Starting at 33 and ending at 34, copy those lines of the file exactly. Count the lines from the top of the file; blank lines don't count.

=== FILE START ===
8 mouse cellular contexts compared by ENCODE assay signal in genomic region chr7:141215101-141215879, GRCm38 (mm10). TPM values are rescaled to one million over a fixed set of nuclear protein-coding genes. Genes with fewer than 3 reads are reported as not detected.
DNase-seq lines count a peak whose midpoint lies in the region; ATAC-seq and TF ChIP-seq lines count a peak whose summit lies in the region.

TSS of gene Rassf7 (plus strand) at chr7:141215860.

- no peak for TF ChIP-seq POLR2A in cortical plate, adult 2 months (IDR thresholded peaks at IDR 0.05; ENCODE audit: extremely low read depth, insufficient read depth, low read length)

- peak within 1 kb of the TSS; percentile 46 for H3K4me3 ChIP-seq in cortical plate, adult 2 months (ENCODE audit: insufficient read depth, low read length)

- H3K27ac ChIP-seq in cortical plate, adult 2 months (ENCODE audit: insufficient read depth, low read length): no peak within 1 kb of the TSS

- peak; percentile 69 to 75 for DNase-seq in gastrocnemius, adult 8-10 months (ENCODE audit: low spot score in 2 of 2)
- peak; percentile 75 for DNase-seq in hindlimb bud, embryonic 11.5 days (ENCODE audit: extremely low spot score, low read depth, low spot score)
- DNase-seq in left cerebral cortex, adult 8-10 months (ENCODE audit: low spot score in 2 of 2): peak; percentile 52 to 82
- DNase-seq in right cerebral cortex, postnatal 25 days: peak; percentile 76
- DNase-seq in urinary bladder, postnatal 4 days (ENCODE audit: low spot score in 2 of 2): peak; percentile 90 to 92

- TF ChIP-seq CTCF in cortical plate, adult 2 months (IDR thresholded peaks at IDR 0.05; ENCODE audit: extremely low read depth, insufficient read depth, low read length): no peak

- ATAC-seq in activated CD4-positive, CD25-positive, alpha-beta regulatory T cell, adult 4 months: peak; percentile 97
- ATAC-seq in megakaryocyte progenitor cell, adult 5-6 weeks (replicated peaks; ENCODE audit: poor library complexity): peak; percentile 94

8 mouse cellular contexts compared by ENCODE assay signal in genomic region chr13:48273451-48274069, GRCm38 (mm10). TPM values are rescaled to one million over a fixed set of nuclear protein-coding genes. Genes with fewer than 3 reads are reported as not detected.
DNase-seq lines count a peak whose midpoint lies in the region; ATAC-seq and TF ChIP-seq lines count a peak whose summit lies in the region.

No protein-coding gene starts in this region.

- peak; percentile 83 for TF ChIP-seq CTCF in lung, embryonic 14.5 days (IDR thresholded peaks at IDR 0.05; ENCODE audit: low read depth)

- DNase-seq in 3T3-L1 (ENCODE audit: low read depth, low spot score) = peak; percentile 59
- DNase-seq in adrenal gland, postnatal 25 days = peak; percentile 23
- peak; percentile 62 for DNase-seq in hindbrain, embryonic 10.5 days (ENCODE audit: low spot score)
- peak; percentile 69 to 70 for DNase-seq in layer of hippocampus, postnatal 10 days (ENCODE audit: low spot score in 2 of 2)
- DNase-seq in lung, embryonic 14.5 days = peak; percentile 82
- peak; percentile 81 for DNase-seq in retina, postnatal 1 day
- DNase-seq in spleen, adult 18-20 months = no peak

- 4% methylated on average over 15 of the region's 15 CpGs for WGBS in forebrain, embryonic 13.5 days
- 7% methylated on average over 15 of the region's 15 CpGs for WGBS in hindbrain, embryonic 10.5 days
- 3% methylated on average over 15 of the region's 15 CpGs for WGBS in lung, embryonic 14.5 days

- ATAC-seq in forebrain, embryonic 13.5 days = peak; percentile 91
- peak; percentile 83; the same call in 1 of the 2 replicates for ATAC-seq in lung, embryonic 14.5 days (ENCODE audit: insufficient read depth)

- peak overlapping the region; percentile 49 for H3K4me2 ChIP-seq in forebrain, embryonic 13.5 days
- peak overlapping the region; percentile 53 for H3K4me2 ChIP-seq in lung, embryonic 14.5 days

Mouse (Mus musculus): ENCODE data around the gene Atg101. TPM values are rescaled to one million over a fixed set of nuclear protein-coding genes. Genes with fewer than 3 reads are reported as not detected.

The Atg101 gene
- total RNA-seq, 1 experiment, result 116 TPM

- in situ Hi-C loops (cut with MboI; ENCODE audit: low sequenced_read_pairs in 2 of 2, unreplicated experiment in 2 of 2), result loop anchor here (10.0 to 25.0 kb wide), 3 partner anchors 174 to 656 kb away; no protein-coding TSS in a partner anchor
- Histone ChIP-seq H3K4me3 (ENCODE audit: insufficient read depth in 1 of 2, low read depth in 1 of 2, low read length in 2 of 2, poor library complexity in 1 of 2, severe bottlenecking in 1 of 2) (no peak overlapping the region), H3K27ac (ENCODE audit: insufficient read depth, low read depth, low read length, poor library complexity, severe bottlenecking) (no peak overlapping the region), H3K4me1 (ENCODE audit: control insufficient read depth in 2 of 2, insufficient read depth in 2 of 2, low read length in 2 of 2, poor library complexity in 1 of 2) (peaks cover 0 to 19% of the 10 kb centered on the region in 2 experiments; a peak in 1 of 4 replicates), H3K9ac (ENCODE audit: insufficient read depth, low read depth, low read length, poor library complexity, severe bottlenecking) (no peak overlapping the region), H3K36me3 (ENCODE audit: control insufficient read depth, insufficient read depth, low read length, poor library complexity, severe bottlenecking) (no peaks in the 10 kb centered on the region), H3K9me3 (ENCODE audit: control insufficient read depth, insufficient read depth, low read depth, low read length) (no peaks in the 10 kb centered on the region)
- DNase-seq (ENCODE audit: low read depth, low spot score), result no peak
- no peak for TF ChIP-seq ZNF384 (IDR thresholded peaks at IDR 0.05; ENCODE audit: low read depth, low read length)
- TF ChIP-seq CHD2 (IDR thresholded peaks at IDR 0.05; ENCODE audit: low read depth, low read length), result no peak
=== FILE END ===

Mouse (Mus musculus): ENCODE data around the gene Atg101. TPM values are rescaled to one million over a fixed set of nuclear protein-coding genes. Genes with fewer than 3 reads are reported as not detected.

The Atg101 gene